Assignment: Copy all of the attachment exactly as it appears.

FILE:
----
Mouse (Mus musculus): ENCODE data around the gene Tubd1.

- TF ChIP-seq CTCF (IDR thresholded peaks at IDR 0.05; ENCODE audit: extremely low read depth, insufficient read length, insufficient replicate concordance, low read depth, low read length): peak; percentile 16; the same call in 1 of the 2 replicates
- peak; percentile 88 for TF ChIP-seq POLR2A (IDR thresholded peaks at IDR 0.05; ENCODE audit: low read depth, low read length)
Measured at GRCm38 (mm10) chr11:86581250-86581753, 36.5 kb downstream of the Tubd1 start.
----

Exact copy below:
Mouse (Mus musculus): ENCODE data around the gene Tubd1.

- TF ChIP-seq CTCF (IDR thresholded peaks at IDR 0.05; ENCODE audit: extremely low read depth, insufficient read length, insufficient replicate concordance, low read depth, low read length): peak; percentile 16; the same call in 1 of the 2 replicates
- peak; percentile 88 for TF ChIP-seq POLR2A (IDR thresholded peaks at IDR 0.05; ENCODE audit: low read depth, low read length)
Measured at GRCm38 (mm10) chr11:86581250-86581753, 36.5 kb downstream of the Tubd1 start.